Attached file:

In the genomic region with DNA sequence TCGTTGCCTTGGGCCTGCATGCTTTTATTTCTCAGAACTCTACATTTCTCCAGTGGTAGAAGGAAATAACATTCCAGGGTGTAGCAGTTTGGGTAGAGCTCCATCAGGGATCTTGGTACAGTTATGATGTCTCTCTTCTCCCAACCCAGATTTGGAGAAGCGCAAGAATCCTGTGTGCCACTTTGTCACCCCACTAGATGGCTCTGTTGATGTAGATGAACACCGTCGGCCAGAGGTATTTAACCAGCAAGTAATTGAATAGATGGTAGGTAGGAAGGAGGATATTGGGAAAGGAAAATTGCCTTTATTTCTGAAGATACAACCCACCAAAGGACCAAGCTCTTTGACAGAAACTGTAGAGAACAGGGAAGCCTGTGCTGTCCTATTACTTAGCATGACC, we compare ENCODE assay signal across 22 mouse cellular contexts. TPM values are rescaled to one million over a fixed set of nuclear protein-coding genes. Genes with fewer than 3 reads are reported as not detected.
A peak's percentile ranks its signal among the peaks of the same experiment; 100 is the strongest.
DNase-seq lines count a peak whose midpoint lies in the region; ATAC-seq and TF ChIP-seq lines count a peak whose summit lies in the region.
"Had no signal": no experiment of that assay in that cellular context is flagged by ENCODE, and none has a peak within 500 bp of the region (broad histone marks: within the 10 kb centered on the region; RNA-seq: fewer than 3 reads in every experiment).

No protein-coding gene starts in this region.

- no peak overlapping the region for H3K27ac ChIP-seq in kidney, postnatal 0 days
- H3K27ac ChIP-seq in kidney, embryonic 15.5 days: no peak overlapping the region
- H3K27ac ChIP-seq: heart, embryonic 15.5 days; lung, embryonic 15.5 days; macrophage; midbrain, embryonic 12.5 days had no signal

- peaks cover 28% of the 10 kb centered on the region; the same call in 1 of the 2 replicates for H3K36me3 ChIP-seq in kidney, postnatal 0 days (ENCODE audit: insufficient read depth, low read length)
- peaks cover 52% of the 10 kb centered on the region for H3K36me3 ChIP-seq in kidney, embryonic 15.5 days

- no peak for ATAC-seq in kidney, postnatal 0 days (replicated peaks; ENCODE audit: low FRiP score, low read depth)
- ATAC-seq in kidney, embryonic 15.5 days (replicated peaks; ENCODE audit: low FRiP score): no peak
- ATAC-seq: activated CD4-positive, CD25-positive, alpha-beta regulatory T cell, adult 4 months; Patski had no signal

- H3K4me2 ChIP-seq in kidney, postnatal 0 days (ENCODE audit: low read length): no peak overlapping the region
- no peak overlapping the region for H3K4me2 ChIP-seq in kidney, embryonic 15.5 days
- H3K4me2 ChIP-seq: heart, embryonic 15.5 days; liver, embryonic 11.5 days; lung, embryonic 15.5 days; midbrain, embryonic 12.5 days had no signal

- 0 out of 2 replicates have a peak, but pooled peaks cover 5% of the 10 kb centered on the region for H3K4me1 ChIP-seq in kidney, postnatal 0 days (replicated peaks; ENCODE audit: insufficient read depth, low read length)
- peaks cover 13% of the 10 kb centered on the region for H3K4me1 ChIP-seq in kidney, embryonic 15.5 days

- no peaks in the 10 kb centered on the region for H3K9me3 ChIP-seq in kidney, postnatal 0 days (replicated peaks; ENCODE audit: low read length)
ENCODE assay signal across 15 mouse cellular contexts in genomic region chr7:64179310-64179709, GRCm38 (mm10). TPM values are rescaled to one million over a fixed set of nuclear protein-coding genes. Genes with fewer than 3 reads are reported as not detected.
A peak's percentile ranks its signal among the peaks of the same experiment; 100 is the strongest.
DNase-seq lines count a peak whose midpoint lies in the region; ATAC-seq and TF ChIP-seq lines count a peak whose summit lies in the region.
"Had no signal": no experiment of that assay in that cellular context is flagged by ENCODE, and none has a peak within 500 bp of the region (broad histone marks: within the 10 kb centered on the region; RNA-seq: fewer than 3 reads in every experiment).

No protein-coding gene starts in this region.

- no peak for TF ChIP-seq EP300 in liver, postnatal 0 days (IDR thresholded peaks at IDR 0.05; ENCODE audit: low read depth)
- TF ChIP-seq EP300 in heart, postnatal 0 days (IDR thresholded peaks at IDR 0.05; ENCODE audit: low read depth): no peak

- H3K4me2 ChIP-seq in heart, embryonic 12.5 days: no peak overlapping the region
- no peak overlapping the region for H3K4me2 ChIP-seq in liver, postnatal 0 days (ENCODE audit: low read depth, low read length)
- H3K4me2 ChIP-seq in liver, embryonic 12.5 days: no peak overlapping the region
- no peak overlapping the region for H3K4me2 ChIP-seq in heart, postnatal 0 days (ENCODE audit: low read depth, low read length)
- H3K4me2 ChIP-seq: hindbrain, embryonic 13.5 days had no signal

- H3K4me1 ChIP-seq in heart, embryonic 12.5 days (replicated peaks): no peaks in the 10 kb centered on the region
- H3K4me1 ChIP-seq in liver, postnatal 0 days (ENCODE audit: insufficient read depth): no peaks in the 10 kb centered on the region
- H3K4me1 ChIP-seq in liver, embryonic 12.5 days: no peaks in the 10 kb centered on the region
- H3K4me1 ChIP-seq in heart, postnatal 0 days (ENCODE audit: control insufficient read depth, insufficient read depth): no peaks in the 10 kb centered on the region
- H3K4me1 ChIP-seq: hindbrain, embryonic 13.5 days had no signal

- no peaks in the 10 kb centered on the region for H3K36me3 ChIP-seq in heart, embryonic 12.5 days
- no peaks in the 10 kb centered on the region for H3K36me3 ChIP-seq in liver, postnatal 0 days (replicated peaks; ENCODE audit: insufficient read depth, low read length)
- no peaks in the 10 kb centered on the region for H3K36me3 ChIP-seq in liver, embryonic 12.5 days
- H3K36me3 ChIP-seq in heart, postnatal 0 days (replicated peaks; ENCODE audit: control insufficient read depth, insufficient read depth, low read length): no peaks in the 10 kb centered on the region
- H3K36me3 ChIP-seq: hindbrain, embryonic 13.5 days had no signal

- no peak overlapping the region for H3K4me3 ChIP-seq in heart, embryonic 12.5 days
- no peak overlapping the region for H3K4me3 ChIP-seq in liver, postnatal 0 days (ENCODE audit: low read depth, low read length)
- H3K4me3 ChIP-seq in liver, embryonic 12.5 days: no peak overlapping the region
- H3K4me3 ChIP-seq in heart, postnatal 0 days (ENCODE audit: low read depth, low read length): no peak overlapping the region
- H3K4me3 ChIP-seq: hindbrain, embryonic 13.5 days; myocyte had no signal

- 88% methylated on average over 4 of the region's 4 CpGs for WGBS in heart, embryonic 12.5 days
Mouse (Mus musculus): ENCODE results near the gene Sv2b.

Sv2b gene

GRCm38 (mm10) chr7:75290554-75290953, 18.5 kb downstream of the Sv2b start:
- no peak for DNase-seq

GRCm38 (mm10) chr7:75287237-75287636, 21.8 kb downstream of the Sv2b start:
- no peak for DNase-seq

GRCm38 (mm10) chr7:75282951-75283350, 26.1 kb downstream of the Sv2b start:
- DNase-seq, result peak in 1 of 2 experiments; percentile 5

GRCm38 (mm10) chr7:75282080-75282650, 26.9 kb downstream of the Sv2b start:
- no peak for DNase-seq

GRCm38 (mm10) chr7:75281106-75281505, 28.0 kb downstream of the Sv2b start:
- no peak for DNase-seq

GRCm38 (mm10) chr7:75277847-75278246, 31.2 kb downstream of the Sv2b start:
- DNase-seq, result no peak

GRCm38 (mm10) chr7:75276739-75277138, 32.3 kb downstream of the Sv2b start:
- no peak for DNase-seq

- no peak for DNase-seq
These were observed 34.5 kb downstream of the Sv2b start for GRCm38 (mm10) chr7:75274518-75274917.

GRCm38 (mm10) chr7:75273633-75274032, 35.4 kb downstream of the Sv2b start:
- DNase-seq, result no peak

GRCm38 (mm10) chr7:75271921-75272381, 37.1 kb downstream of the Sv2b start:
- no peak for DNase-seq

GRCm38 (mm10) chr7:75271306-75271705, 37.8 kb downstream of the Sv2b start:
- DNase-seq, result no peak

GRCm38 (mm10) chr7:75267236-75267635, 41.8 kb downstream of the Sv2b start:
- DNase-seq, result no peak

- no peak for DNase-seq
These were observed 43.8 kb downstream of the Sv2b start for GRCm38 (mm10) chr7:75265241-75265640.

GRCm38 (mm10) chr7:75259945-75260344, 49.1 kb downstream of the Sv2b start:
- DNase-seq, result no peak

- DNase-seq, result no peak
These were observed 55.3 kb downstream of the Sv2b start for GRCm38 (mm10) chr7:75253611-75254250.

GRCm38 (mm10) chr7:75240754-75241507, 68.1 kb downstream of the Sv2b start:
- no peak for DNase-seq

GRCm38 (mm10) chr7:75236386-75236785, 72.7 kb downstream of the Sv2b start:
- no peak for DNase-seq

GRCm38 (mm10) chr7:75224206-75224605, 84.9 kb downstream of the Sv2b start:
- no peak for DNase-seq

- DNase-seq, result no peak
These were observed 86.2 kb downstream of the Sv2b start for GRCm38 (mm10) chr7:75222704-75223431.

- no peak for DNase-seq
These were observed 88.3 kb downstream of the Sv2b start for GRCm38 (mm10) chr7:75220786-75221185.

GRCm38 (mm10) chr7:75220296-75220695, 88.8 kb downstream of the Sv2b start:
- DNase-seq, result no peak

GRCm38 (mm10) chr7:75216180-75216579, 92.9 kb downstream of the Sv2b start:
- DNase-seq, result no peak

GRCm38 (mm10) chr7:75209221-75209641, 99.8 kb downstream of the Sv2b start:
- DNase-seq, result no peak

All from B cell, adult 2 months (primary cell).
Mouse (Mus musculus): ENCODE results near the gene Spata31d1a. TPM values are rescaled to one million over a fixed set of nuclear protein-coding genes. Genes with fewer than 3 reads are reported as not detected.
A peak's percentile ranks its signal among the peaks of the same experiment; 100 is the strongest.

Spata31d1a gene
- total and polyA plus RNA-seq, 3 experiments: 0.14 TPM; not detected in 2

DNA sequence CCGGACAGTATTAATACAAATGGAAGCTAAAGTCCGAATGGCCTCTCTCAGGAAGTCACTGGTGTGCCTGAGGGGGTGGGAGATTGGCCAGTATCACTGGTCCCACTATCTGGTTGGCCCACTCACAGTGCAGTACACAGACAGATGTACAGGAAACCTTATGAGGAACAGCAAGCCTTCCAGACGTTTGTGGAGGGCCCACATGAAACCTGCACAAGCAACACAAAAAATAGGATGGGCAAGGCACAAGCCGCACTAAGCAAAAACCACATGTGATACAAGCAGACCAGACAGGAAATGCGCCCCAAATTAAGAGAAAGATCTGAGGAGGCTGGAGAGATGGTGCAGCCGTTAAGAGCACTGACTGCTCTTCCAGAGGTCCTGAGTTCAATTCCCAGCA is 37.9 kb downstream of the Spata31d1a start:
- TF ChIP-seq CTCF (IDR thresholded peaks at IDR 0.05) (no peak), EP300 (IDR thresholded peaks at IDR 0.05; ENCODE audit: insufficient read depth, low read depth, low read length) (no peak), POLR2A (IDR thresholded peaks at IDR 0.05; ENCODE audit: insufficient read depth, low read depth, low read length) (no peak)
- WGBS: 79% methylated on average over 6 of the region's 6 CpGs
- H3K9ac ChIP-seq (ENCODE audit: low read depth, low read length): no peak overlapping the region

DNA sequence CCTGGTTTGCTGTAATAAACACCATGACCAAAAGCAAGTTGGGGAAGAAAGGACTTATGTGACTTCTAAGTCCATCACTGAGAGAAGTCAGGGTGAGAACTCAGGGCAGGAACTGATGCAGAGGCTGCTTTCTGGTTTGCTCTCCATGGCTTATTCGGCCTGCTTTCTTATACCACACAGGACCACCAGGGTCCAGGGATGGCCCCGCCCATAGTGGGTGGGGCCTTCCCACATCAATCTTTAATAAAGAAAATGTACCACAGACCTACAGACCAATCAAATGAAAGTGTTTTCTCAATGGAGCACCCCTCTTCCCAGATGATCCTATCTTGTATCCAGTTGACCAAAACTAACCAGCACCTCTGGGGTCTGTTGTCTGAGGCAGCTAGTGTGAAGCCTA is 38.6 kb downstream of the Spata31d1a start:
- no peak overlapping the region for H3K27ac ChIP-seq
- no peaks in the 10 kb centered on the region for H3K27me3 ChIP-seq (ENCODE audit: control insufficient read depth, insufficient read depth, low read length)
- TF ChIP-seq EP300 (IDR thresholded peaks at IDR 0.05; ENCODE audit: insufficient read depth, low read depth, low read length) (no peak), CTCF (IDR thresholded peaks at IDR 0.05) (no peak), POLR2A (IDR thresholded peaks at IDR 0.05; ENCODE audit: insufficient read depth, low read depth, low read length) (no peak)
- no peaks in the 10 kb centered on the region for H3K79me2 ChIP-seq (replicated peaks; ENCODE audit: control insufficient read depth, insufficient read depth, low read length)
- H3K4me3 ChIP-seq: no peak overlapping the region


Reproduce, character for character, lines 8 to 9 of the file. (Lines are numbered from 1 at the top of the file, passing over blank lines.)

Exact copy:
- H3K27ac ChIP-seq: heart, embryonic 15.5 days; lung, embryonic 15.5 days; macrophage; midbrain, embryonic 12.5 days had no signal

- peaks cover 28% of the 10 kb centered on the region; the same call in 1 of the 2 replicates for H3K36me3 ChIP-seq in kidney, postnatal 0 days (ENCODE audit: insufficient read depth, low read length)